So I say, if you find yourself in this situation where you REALLY want something and don’t get started on it for… MONTHS, then restate it as a new goal. Here it is: Goal: To INTENSELY desire to clean the house, right now, as if my organized friends were stopping over today. Now, mark it off as DONE. Boom! Feel the win?

    Ok, now a new goal. find five things that you can put away, throw away, or give away. Today… When you get to 5 check it off! Set the same for tomorrow. And so on. Write the daily goal down, and check it off when done.

    If we make the process our goal, we can feel the win earlier and more often.

    Thank you again George, very good stuff! Keep up the great work, it’s inspiring!

    Robb Mann

  3. Alex

    Jun 16, 2015 at 1:33 pm

    I really agree with what you said about setting unrealistic goals. I see and hear of people all the time who set out to increase their salary by 100% every month. When it doesn’t happen, they give up. The key is to increase your salary by 10%, and then another 10% after that, and so on. Setting unrealistic goals just sets you up for failure and disappointment. Patience + realistic goals = success. Nice article!

    -Alex

  4. Chamaka W. Ranasinghe

    Jun 15, 2015 at 6:45 pm

    Very specific about how to set a goal and a wonderful description of how to achieve it. Great article! Thank you so much.

  5. Jamelle Sanders

    Jun 15, 2015 at 5:22 pm

    Great advice! Clearly defined goals greatly improve the odds of success.

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Life

3 Ways You Can Track Your Habits to Make Significant Improvements in Life

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Do you feel sick and tired of all the generic advice on success out there? It’s always the same things. Read more, write more, believe in yourself, eat healthy, go to the gym, love your life and your wife. From time to time, all of the articles seemed like they were written by someone who has never experienced real life or any of the struggles they tend to write about.

It’s like getting advice from an alien. But nobody ever writes on the details of the struggle. Because they don’t know it. To be able to know and understand the struggle, you need to experience it. To live something day in and day out and experience it viscerally means to know something and have a grasp of it.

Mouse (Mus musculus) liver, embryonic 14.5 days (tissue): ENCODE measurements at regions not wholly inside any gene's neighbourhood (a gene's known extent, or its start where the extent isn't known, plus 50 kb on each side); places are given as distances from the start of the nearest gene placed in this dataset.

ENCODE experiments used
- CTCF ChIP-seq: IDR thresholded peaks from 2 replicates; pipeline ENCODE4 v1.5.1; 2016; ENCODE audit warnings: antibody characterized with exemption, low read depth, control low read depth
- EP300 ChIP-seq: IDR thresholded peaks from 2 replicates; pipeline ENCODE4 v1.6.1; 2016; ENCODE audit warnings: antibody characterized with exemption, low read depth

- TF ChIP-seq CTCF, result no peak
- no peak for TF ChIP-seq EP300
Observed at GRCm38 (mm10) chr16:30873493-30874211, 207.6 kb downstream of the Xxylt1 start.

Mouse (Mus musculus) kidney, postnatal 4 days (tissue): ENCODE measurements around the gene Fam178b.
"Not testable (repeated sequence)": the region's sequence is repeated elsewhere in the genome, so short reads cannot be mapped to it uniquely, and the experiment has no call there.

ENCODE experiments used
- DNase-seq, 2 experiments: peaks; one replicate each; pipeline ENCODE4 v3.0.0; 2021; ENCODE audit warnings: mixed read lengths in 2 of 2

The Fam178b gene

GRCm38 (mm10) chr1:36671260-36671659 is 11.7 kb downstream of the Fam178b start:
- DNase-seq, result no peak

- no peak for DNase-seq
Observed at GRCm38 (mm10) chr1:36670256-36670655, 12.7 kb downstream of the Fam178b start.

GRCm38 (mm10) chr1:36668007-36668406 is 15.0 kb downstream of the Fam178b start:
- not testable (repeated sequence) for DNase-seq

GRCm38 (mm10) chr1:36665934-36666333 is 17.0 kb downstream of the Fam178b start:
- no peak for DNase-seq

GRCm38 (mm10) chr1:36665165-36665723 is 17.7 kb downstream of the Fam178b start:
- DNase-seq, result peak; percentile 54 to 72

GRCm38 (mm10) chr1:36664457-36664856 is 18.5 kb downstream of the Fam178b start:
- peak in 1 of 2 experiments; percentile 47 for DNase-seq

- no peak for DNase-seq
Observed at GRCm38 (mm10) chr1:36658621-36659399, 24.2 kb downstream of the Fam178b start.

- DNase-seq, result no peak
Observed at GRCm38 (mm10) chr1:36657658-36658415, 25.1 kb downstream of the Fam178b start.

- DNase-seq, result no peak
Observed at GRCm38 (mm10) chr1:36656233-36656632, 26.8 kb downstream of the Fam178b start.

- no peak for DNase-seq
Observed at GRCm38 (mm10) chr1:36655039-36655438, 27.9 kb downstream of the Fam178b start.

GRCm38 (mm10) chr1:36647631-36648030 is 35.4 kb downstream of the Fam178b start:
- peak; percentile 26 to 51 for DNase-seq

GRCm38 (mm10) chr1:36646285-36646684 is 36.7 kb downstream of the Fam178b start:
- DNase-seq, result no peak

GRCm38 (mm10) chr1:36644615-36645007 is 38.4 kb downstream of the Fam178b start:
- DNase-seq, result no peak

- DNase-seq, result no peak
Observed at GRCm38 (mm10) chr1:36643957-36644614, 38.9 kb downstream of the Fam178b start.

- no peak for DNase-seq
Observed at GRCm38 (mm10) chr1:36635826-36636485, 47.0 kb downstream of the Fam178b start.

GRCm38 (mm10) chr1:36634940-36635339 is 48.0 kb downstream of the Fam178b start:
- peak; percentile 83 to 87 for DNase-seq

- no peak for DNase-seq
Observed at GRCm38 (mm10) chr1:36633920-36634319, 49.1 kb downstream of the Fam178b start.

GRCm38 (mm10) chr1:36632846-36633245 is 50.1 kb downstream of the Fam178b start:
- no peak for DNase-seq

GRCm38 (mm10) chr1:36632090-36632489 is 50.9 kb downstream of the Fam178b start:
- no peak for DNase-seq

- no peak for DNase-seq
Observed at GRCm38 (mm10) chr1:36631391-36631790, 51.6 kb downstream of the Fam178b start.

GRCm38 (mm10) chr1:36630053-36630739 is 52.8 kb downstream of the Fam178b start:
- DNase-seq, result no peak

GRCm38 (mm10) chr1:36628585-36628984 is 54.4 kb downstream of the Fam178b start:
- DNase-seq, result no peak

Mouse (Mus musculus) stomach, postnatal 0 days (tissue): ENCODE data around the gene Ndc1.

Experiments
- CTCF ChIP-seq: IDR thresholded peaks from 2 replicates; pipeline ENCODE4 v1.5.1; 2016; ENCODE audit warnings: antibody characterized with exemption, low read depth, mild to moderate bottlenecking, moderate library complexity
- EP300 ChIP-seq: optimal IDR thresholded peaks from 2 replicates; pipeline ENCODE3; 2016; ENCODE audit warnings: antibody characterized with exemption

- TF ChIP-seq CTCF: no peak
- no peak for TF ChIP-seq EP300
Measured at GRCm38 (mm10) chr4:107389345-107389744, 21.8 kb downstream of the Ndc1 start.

It is as Walt Whitman said it: “I do not ask the wounded person how he feels. . . . I myself become the wounded person.” I went through years of pain to learn how to build habits. I didn’t only read books about it (and yes, books are important), but I lived through it.

Because I know that theory and practice are the same in theory, but they are not the same in practice. I had to live it through to be able to give any advice on it.

I did go through the pain and created my habit building system. What I noticed during the process of building my habits was that it can be challenging to track them. Nobody was telling us how to do it, because that’s something you learn when you go through the process.

Here are the three different ways you can track your habits:

1. Task done

The way you track this type of habit is by marking if you did your task. By that, I mean “I am going to vacuum the room” and you mark it done/not done or 1/0 in your habit tracker. This way of tracking works the best when you don’t know how much time a task will take and you just track if you did or didn’t do the task.

I have the same for my writing habit. My daily habit is “Write 500 words.” So when I do the task, I immediately open my habit tracker and mark it done. I do this by writing in the tracker the number of words I wrote that day (I don’t count social media or texting or things like this- only writing as in pure writing).

This is one of the easiest ways you can track your habit. But if you have a tight schedule, a different way of tracking might be better and this is what I mean.

“It is easier to prevent bad habits than to break them.” – Benjamin Franklin